Death, life, and religious change in Scottish towns c. 1350-1560 examines lay religious culture in Scottish towns between the Black Death and the Protestant Reformation. It looks at what the living did to influence the dead and how the dead were believed to influence the living in turn; it explores the ways in which townspeople asserted their individual desires in the midst of overlapping communities; and it considers both continuities and changes, highlighting the Catholic Reform movement that reached Scottish towns before the Protestant Reformation took hold. Students and scholars of Scottish history and of medieval and early modern history more broadly will find in this book a new approach to the religious culture of Scottish towns between 1350 and 1560, one that interprets the evidence in the context of a time when Europe experienced first a flourishing of medieval religious devotion and then the sterner discipline of early modern Reform.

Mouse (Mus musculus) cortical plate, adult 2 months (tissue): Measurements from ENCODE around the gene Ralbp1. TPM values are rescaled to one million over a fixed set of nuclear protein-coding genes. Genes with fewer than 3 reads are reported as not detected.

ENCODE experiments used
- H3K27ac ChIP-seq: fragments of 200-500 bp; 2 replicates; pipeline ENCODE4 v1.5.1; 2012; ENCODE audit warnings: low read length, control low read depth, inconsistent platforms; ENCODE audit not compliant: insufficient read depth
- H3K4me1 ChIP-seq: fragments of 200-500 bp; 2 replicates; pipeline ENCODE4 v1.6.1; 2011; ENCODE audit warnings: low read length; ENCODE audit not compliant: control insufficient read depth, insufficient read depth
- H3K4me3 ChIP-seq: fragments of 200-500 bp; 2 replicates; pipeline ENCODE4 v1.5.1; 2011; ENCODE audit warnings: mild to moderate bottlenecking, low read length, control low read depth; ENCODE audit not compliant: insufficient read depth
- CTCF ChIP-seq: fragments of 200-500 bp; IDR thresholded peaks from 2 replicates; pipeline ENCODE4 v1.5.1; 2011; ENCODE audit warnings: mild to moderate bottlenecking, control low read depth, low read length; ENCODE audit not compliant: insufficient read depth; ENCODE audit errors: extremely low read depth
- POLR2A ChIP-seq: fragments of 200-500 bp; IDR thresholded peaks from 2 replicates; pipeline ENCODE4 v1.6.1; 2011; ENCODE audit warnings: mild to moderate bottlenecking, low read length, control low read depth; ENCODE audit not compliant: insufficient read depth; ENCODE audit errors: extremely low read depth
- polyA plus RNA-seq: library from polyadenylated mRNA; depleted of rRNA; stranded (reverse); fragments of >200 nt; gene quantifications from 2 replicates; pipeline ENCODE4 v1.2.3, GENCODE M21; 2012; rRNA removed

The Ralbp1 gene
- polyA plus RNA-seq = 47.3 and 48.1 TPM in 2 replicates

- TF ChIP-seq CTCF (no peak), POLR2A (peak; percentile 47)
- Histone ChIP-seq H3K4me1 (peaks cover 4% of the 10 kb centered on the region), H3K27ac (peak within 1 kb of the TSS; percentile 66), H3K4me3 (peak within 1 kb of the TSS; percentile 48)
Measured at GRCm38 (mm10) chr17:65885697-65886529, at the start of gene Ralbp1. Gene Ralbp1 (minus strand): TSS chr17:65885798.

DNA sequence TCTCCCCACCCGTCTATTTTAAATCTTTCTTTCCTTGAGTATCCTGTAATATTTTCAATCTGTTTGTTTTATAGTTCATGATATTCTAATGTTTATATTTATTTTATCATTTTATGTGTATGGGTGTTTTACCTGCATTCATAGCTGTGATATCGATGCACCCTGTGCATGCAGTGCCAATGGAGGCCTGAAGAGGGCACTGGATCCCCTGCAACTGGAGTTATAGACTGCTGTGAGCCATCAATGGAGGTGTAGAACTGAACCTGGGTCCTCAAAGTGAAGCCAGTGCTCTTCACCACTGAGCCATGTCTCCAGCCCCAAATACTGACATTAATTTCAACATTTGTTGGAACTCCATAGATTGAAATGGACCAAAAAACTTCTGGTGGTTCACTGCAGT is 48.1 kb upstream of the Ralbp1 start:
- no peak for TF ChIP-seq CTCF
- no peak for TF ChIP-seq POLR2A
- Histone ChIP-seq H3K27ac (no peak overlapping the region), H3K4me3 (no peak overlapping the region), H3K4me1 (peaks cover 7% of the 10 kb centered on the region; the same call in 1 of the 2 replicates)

Publisher: Manchester University Press
Number of pages: 264
Weight: 454 g
Dimensions: 216 x 138 x 30 mm
Cowan's arguments in favour of Catholic Reformation, as she asserts, is "go against the grain of Scottish historiography". They certainly challenge stereotypical interpretations about intransigence and reaction. In its presentation of what is familiar in a case study that largely conforms to larger outlines, as well as what is off the beaten track for so much sixteenth-century historiography, she offers a compelling example of how a (Toronto) dissertation can become a book well deserving a wide readership.'
Any student of medieval religion will welcome this thorough analysis of Christian belief in late medieval / early modern Scotland.
In a highly readable book, Mairi Cowan explores the religious culture of Scottish towns in the period between the Black Death and the Scottish Reformation.
Dr Cowan has written a richly detailed, engaging study that successfully integrates the Scottish experience into our broader understanding of late medieval religious culture. -- .